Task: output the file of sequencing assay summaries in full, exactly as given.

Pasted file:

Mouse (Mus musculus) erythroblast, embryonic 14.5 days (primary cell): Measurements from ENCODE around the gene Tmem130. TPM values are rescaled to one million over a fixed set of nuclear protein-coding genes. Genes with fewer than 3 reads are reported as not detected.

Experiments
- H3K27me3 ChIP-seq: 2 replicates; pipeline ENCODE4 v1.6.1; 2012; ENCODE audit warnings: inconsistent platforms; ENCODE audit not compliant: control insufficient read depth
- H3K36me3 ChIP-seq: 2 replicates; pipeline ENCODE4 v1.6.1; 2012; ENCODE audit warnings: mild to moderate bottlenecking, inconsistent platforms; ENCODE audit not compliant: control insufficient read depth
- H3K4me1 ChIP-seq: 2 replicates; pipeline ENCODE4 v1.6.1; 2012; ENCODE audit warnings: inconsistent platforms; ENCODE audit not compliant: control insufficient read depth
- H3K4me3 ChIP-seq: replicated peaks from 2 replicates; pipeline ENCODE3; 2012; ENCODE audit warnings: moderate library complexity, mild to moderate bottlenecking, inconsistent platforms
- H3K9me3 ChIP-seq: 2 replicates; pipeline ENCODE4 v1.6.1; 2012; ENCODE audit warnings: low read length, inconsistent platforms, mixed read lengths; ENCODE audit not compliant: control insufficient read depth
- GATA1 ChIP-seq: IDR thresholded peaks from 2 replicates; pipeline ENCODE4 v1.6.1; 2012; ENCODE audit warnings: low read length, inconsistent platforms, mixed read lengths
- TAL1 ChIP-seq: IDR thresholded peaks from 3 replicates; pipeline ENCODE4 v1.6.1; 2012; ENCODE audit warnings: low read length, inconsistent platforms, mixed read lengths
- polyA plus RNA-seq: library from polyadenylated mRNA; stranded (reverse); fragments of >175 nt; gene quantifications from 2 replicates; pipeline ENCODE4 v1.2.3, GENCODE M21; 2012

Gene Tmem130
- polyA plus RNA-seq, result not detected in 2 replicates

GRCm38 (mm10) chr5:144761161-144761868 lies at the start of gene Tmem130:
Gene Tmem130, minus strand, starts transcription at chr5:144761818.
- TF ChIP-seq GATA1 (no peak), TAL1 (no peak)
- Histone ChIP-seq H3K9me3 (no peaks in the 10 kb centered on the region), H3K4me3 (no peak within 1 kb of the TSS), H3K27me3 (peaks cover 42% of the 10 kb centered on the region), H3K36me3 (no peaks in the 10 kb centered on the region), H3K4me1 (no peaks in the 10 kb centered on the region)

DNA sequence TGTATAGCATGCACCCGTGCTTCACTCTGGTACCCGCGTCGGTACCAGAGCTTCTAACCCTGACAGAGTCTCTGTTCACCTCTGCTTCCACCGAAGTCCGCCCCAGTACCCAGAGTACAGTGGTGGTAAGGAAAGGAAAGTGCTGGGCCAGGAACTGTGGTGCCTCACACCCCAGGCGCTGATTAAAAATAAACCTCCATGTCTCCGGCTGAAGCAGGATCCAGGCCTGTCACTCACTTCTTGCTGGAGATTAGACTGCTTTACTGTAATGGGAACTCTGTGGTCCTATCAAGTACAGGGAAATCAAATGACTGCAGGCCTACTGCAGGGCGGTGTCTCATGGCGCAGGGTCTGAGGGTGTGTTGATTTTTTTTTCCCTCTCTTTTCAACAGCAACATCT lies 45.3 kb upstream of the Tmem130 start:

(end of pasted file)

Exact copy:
Mouse (Mus musculus) erythroblast, embryonic 14.5 days (primary cell): Measurements from ENCODE around the gene Tmem130. TPM values are rescaled to one million over a fixed set of nuclear protein-coding genes. Genes with fewer than 3 reads are reported as not detected.

Experiments
- H3K27me3 ChIP-seq: 2 replicates; pipeline ENCODE4 v1.6.1; 2012; ENCODE audit warnings: inconsistent platforms; ENCODE audit not compliant: control insufficient read depth
- H3K36me3 ChIP-seq: 2 replicates; pipeline ENCODE4 v1.6.1; 2012; ENCODE audit warnings: mild to moderate bottlenecking, inconsistent platforms; ENCODE audit not compliant: control insufficient read depth
- H3K4me1 ChIP-seq: 2 replicates; pipeline ENCODE4 v1.6.1; 2012; ENCODE audit warnings: inconsistent platforms; ENCODE audit not compliant: control insufficient read depth
- H3K4me3 ChIP-seq: replicated peaks from 2 replicates; pipeline ENCODE3; 2012; ENCODE audit warnings: moderate library complexity, mild to moderate bottlenecking, inconsistent platforms
- H3K9me3 ChIP-seq: 2 replicates; pipeline ENCODE4 v1.6.1; 2012; ENCODE audit warnings: low read length, inconsistent platforms, mixed read lengths; ENCODE audit not compliant: control insufficient read depth
- GATA1 ChIP-seq: IDR thresholded peaks from 2 replicates; pipeline ENCODE4 v1.6.1; 2012; ENCODE audit warnings: low read length, inconsistent platforms, mixed read lengths
- TAL1 ChIP-seq: IDR thresholded peaks from 3 replicates; pipeline ENCODE4 v1.6.1; 2012; ENCODE audit warnings: low read length, inconsistent platforms, mixed read lengths
- polyA plus RNA-seq: library from polyadenylated mRNA; stranded (reverse); fragments of >175 nt; gene quantifications from 2 replicates; pipeline ENCODE4 v1.2.3, GENCODE M21; 2012

Gene Tmem130
- polyA plus RNA-seq, result not detected in 2 replicates

GRCm38 (mm10) chr5:144761161-144761868 lies at the start of gene Tmem130:
Gene Tmem130, minus strand, starts transcription at chr5:144761818.
- TF ChIP-seq GATA1 (no peak), TAL1 (no peak)
- Histone ChIP-seq H3K9me3 (no peaks in the 10 kb centered on the region), H3K4me3 (no peak within 1 kb of the TSS), H3K27me3 (peaks cover 42% of the 10 kb centered on the region), H3K36me3 (no peaks in the 10 kb centered on the region), H3K4me1 (no peaks in the 10 kb centered on the region)

DNA sequence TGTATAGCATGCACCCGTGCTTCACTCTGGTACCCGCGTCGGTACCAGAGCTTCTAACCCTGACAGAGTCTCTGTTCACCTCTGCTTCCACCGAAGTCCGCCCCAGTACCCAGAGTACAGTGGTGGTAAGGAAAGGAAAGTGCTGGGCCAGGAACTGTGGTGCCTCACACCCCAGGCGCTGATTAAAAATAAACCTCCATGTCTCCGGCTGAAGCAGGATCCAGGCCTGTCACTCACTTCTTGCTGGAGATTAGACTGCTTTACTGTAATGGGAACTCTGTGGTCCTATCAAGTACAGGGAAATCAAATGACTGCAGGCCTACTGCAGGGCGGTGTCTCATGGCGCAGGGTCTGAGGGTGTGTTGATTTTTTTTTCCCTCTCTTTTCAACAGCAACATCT lies 45.3 kb upstream of the Tmem130 start: